DW takes a look at the Doppler effect - the nineteenth century physics that helped researchers determine that Malaysian Airlines flight MH370 crashed into the southern Indian Ocean.
The physics behind unraveling the mystery of what happened to Malaysian Airlines flight MH370 is all around us. We hear it when an ambulance whizzes past, and we see it watching a swan paddle across a lake. It's called the Doppler effect after nineteenth century Austrian physicist Christian Doppler who came up with it in 1842.
The Doppler effect describes how a wave changes frequency relative to the position of an observer. A good example is how the sound of a siren seems to change as an ambulance passes by. When an ambulance is moving towards you with its siren blaring, it takes slightly less time for each successive sound wave to reach you than the previous wave. In this way, it's not the pitch of the siren that changes but how you hear it.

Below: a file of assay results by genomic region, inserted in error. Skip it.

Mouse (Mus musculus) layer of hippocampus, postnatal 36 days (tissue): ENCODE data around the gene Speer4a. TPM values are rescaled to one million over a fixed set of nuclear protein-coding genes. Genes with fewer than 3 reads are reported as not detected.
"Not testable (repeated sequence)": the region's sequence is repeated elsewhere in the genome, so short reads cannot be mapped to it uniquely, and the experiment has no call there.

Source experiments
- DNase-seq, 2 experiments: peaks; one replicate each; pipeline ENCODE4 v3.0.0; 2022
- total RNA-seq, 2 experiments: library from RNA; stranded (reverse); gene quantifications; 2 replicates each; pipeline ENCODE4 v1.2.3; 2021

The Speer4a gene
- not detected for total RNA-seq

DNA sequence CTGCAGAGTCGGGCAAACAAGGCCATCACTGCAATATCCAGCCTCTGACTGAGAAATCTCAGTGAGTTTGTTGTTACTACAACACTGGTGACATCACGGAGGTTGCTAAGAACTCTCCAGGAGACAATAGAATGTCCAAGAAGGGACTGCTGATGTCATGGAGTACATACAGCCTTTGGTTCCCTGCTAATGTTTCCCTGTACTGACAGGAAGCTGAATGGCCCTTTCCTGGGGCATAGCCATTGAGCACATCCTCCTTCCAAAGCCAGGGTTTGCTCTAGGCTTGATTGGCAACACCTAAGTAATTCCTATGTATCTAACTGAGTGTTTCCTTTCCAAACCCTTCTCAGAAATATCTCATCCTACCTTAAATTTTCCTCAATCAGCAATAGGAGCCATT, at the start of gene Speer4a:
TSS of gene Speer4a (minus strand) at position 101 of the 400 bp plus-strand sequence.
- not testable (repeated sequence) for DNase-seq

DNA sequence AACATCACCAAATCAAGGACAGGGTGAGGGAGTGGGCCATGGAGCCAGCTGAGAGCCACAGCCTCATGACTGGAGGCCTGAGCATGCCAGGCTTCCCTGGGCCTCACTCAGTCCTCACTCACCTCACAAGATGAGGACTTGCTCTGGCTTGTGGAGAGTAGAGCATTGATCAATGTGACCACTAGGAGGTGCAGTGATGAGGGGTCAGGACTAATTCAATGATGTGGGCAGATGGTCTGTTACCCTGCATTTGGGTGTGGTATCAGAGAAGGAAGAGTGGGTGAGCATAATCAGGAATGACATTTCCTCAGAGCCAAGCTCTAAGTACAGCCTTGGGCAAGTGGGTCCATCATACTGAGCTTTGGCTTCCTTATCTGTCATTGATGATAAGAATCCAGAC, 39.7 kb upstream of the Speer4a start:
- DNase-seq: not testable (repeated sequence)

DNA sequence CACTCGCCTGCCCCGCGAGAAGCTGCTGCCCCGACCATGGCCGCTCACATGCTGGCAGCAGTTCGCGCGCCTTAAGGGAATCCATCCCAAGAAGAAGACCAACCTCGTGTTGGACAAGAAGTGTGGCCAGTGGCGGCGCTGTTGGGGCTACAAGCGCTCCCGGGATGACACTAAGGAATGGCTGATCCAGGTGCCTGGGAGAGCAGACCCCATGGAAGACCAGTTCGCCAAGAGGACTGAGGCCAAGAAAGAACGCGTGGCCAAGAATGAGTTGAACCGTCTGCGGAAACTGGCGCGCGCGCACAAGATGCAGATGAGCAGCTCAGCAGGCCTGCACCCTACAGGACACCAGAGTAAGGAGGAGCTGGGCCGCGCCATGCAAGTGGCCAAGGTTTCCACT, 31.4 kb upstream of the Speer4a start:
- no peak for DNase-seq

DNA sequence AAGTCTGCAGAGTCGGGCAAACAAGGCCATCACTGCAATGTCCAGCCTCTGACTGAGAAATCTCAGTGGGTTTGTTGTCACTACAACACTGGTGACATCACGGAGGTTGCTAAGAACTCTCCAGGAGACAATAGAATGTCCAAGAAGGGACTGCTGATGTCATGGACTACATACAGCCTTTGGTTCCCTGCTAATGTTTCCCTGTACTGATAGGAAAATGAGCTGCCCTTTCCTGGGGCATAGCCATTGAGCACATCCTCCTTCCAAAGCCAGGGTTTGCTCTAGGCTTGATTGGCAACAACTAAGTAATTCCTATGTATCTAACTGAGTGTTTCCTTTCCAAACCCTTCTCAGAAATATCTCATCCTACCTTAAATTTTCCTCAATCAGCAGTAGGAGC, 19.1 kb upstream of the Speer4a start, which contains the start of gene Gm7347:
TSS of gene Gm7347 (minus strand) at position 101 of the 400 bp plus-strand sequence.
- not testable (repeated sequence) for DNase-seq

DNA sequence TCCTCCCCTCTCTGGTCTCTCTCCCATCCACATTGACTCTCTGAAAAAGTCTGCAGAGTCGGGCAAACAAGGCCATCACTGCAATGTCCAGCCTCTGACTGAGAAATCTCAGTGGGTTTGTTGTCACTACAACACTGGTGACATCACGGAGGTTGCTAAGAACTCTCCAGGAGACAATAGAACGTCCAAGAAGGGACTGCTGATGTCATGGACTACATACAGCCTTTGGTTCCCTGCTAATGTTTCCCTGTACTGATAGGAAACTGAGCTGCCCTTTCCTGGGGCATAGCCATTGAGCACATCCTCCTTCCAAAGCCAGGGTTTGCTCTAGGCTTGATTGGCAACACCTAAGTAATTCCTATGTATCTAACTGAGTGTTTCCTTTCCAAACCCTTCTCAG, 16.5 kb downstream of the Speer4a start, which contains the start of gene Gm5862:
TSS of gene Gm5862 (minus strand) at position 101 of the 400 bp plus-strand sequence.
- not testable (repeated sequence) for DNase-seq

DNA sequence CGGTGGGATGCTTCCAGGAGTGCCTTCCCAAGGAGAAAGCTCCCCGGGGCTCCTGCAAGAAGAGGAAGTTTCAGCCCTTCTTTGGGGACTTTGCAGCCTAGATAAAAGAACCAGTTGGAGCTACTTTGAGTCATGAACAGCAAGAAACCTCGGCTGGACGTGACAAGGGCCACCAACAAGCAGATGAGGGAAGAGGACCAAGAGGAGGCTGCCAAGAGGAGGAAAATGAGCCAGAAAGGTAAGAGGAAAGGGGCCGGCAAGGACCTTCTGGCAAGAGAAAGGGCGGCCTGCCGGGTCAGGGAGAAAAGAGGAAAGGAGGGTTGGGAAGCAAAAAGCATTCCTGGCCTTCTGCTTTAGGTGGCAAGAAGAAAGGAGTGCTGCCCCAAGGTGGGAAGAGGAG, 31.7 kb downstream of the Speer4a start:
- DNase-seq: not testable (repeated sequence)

Applying the Doppler effect
British satellite communications company Inmarsat was able to monitor pings transmitted every hour automatically by MH370. By factoring the angle of elevation and the time the pings took to reach the satellite, Inmarsat established two arcs that the aircraft could have taken: one in the north, and the other in the south. This data was then applied to the Doppler Effect.
"We then took the data we had from the aircraft and plotted it against the two tracks, and it came out as following the southern track," said Jonathan Sinnatt, head of corporate communications at Inmarsat.